This site is the most comprehensive on the web devoted to trans history and biography. Well over 1200 persons worthy of note, both famous and obscure, are discussed in detail, and many more are mentioned in passing - especially in the year-end summaries (see links in right sidebar.)

There is a detailed Index arranged by vocation, doctor, activist group etc.

In addition to this most articles have one or more labels at the bottom. Click one to go to similar persons. There is a full list of labels at the bottom of the page. There is also a search box at the top left. Enjoy exploring!

25 August 2016

as if the last several decades had never happened

In May 2011, I wrote about Albert Cashier, a trans man combatant in the US Civil War.   

That war has become noted for the large number of born-female persons who served as men on both sides.  The same phenomenon has not been as documented for the Franco-Prussian War or the Crimean War, both also in the mid-nineteenth century.    It is generally assumed that such cross-dressing was not possible in the Great War, 1914-18, and later, as medical inspections of new recruits became common (however see Julie Wheelwright's Amazons and Military Maids: Women who dressed as men in pursuit of life, liberty and happiness for several who did so anyway).

Most such persons were temporary transvestites, who, if they survived, reverted to living as women after the war.   There has been some debate about how many should be considered transgender, but there is considerable agreement that Albert Cashier is the strongest candidate in that he never reverted, never used his girl name again, and was outed only at the age of 70 in 1914 when he was taken into the State Hospital and coerced into female clothing.   He died a few months later.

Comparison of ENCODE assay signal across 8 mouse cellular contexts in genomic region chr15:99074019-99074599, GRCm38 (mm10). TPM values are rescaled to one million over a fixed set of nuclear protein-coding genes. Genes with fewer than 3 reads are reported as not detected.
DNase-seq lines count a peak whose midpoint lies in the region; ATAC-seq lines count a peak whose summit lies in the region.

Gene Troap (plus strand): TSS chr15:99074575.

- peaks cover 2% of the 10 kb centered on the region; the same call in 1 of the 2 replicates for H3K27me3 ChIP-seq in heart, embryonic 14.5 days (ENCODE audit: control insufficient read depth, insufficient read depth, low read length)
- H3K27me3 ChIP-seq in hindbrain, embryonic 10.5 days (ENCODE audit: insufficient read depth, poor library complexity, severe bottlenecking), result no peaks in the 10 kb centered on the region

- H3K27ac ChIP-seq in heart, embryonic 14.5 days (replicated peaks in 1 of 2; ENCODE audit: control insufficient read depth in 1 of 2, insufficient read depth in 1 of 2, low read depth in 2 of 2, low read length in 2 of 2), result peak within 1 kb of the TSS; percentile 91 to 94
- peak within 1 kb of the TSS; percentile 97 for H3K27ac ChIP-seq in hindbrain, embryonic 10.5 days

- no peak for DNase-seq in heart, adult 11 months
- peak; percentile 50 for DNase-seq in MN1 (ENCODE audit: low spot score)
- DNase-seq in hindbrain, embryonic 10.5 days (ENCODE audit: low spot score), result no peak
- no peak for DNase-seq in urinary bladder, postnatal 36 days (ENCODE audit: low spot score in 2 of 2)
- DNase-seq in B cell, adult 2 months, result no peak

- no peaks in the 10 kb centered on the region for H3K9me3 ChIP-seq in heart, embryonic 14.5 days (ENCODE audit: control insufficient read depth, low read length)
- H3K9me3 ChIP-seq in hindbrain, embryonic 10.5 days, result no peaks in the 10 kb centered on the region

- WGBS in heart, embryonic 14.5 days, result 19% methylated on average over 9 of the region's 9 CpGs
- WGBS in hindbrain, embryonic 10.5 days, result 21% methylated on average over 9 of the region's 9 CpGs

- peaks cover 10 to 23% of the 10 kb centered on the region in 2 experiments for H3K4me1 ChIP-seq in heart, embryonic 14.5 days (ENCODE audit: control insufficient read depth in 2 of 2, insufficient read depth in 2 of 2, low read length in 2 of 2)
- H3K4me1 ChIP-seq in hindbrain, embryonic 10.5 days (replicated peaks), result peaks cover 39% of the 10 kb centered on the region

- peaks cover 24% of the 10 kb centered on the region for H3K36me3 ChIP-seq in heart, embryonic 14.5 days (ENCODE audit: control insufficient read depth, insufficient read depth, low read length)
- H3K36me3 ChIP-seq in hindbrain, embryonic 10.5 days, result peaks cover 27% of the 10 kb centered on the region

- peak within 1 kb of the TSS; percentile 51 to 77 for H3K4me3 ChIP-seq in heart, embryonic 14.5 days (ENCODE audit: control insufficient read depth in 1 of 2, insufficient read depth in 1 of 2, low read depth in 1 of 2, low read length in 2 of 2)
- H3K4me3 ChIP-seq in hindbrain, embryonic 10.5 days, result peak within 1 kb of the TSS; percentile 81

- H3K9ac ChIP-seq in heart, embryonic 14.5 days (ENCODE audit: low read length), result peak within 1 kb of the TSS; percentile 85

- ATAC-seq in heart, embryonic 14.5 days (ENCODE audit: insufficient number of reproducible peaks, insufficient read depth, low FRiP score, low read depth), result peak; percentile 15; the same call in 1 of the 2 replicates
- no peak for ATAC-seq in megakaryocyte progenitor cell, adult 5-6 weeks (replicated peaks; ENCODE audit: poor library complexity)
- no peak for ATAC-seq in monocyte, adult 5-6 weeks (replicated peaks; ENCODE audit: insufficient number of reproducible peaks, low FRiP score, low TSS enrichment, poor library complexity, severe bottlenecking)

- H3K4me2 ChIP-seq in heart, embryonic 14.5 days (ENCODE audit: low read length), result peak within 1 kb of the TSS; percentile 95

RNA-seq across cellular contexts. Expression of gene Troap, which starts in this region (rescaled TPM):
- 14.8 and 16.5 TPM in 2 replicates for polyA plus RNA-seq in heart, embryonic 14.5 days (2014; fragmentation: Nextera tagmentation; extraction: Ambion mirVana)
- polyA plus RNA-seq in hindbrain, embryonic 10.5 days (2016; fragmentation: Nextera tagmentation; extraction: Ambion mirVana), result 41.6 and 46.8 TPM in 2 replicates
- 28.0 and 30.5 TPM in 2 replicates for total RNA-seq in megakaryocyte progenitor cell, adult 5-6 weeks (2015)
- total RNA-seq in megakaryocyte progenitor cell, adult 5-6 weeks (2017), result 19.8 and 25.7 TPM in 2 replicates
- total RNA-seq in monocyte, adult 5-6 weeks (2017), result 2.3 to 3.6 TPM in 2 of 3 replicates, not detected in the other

Albert Cashier is frequently mentioned as a trans man pioneer, and is featured in Wheelwright's book, in Richard Hall's Patriots in Disguise: Women Warriors of the Civil War, and has a book-length biography, Lon P. Dawson's Also Known As Albert D.J. Cashier.    

Cashier's girl name was Jennie Hodgers.

So it was with some surprise that I, this week, received an email from one Elizabeth Martins advertising a US Civil War novel by a John William Huelskamp. She writes:
"I’d like to introduce you to Jennie Hodgers, one of the few known women to dress as a man and fight in battle during the Civil War. It was only later on in life that Jennie’s true identity was discovered (otherwise, she would have been dismissed from battle). This begs the question: how many more women fought in battle that have gone unrecognized?"
I have bolded 6 errors in this introductory paragraph.  Martins continues her misgendering, and insists again that Cashier's "true identity" was as a woman.
"Jennie’s story is a classic Civil War story. Move over Scarlett O’Hara – this story is true." 
For some reason I have never though of Scarlett O'Hara as a trans man!!

Obviously Martins never read my article on Mr Albert Cashier.   She does include a passing reference to the LGBTQ community - which again she obviously does not understand.   

She also says that Huelskamp is "fighting to erect a memorial in her [that is Jennie Hodgers, Cashier's girl name] honor in Chicago". While a memorial to Albert Cashier would be quite welcome, one to Jennie Hodgers would be divisive and create a lot of conflict. Remember the 10-year struggle in Portland, Oregon, to get Alan Hart honoured as Alan and not by his girlname.

In previous decades books such as this that ignore the trans identity of historical persons were quite common.   It is very disappointing that it is still going on.   Whether one regards it as impertinent, arrogant, naive or willful ignorance.

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